The Nerot of Chanukah have a very special and hidden meaning in Talmudic sources. They are not simply lights of the Temple, and they are more than the miracle of one cask of oil that remained lit for eight days, instead of its expected one day.
Our Rabbis teach (Ateret Zekeinim): “Kol Hamoadot Yihiyu Beteilim Chutz Michanukah UPurim… Vizeh Anu Mevorchim Lehadlik Ner Shel Chanukah Moreh Gam Al Heatid…Al ‘Hamizmor Shir Leyom Hashabbat’… Leyom Shekulo Tov,” “At the time of the Messiah, all biblical holidays will be cancelled, except Chanukah and Purim…and therefore we make the blessing to light the Nerot which teaches us to look to the future…to the day where all will be good…”
The Sefat Emet (the Rebbe of Ger) commented that light usually comes at the cost of residue or ash. However, the light that was created by Hashem, Or Hamaor, is in the category of Meir Ve’eno Soref, that which is lit but leaves no residue. Therefore, Hashem hid this light for the future reward of the righteous. “Ukemo Kein Beneis DeChanukah Shehayah Doleik Beli Shemen, Af Kan Hu Bechinat Or Haganuz,” “Similarly, in the miracle of Chanukah, the Nerot stayed lit without additional oil, and this is similar to the light that is the future reward for the righteous.” This explains why our Rabbis stated that in the time of the Messiah, Chanukah will still be observed: the Nerot symbolize the light of the future.
This fits very well with the Parsha that speaks of understanding the dreams of Pharaoh’s dreams. The dreams are not simply examples of the past, but rather are signs and prophetic visions of the future. This should be a life lesson to each of us. What we face today gives us the incentive and the inspiration to succeed tomorrow.
This concept of looking to the future permeates every aspect of life. Our rabbis in Pirkei Avot extol “Haroeh Et Hanolad” one who can anticipate the future. When daily occurrences do not inspire us to grow and to learn, we are doomed to suffer from their consequences. In every respect, our daily experiences and existence must focus on the future.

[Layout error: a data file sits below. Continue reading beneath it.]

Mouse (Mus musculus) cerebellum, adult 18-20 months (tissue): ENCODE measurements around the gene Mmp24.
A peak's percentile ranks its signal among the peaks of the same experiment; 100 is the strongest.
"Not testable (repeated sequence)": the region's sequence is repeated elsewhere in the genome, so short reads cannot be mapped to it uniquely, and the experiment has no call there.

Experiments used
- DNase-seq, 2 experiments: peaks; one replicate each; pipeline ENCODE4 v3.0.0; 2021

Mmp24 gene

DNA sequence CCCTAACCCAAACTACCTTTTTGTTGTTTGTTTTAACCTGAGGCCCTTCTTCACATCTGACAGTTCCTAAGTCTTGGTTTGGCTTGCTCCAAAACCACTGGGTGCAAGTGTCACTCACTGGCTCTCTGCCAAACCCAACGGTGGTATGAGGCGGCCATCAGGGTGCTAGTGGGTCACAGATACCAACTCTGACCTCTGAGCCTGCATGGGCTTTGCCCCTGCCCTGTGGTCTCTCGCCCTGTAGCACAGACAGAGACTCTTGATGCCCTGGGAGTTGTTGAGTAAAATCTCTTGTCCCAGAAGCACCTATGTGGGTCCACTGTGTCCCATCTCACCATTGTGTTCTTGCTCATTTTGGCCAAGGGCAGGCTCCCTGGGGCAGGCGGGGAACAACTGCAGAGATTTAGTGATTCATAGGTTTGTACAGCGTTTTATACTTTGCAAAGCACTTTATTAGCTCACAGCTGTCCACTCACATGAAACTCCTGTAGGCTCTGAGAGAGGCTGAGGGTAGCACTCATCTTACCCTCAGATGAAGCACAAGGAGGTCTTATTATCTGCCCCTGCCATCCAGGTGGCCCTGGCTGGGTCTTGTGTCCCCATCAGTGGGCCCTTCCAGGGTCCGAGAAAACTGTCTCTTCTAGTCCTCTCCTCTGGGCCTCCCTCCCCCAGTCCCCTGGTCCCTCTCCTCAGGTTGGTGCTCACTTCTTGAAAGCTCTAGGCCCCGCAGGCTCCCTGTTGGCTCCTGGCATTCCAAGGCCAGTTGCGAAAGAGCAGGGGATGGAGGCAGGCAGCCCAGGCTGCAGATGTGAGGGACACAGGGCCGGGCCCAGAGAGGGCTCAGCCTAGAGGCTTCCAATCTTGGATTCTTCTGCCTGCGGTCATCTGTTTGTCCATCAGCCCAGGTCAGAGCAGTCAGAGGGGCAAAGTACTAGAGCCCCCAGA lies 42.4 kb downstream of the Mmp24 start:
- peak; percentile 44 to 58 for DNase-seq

I feel that an entire class of questions begs to be answered but is left out to dry! The learning of Torah scholarship must lead us to improved values. Have we started to reach such heights? Has our outstanding secular education led us to appreciate all that Hashem created? Has our knowledge given us “food for thought” in planning for life’s lecture?
When will our Torah knowledge and secular background be put together to produce a Jew with a higher level of humanity? Isn’t this the concept of Or Beli Pesolet (light without residue)? When will we appreciate the gifts of our good health, loving parents and beautiful pleasures, as God’s presence is a gift to each of us? When will we truly appreciate the love of our parents, devotion of our teachers and incredibly positive direction of our beloved Yeshiva? These questions are some of those that Chanukah begs of us to note and then to seek meaningful solutions. May we be Zocheh to realize the Kedusha (and the message) of the Nerot and to grow in our Avodat Hashem.